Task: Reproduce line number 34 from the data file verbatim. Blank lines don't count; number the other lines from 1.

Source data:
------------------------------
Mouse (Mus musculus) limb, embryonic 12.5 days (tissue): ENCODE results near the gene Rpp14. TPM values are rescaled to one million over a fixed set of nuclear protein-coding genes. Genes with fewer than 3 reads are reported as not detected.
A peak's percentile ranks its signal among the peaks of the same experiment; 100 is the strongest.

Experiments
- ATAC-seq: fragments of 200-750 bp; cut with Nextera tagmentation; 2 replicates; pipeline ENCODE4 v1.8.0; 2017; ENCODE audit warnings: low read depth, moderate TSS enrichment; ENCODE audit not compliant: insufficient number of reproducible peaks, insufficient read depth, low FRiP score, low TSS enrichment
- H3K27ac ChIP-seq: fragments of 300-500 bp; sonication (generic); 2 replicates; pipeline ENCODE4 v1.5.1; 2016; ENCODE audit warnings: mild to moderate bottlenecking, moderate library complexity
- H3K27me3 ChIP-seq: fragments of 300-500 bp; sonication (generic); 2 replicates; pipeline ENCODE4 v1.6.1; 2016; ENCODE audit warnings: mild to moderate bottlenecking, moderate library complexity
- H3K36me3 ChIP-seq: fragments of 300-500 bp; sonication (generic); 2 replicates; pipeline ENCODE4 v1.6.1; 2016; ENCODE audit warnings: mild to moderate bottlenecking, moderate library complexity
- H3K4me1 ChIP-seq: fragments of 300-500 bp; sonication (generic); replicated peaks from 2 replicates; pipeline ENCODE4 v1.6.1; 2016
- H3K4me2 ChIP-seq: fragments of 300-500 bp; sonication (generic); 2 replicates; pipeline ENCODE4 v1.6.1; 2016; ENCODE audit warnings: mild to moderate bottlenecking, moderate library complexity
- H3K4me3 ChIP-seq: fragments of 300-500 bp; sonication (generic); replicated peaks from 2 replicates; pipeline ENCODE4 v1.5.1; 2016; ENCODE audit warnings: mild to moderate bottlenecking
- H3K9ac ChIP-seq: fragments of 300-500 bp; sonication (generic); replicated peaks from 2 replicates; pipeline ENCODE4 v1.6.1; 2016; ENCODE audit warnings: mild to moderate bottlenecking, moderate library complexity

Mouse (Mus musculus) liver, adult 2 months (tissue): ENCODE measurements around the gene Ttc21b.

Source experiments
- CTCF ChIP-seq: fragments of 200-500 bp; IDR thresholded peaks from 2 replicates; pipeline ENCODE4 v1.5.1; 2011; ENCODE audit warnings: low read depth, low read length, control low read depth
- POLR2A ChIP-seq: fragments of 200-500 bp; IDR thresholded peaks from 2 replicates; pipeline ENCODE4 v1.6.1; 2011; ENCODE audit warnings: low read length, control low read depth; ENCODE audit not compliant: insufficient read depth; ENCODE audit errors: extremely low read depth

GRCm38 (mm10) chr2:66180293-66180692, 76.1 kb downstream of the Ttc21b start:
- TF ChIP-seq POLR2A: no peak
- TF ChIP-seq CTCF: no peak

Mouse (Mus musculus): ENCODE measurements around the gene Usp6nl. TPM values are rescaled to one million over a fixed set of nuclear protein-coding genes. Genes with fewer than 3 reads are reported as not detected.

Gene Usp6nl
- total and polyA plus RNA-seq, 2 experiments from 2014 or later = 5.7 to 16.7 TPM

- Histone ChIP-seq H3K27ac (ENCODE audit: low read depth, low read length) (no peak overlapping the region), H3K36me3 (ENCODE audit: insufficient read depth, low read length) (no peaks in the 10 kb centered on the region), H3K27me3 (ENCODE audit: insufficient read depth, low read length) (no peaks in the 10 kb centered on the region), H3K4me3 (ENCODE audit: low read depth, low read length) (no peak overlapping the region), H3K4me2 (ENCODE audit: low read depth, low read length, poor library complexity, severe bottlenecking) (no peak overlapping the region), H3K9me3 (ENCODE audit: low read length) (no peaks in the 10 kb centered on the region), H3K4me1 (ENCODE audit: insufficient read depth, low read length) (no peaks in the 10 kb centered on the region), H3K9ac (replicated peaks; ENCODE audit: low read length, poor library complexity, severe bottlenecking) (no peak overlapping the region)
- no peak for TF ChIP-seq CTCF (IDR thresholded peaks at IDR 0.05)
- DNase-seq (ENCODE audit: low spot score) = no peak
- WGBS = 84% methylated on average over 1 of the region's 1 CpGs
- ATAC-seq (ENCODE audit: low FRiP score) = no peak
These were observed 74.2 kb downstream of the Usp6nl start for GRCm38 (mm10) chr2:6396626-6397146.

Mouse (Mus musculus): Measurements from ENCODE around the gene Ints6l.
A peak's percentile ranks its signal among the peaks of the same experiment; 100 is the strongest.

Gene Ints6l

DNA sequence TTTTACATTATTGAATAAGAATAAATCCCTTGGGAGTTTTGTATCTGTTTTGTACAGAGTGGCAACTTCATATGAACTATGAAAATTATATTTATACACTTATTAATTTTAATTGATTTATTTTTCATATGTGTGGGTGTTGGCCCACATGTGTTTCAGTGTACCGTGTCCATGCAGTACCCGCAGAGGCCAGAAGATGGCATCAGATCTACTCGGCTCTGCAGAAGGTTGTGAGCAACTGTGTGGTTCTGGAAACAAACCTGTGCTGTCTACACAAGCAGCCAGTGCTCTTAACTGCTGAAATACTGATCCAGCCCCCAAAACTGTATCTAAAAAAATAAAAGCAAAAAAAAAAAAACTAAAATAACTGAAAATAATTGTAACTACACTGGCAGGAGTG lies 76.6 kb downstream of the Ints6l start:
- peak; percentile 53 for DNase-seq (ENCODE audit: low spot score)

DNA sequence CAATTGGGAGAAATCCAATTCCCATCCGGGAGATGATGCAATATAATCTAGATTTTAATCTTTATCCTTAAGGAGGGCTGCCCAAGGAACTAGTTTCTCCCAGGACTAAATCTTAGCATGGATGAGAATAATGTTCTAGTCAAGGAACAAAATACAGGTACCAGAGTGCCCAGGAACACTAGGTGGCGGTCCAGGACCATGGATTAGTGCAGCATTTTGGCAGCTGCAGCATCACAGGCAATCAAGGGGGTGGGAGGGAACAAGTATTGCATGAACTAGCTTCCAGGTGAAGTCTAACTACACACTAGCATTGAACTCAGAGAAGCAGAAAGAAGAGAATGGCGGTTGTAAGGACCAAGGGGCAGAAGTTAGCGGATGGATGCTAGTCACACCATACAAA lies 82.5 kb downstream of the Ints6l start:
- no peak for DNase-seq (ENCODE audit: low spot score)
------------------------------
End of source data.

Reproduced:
- no peak for DNase-seq (ENCODE audit: low spot score)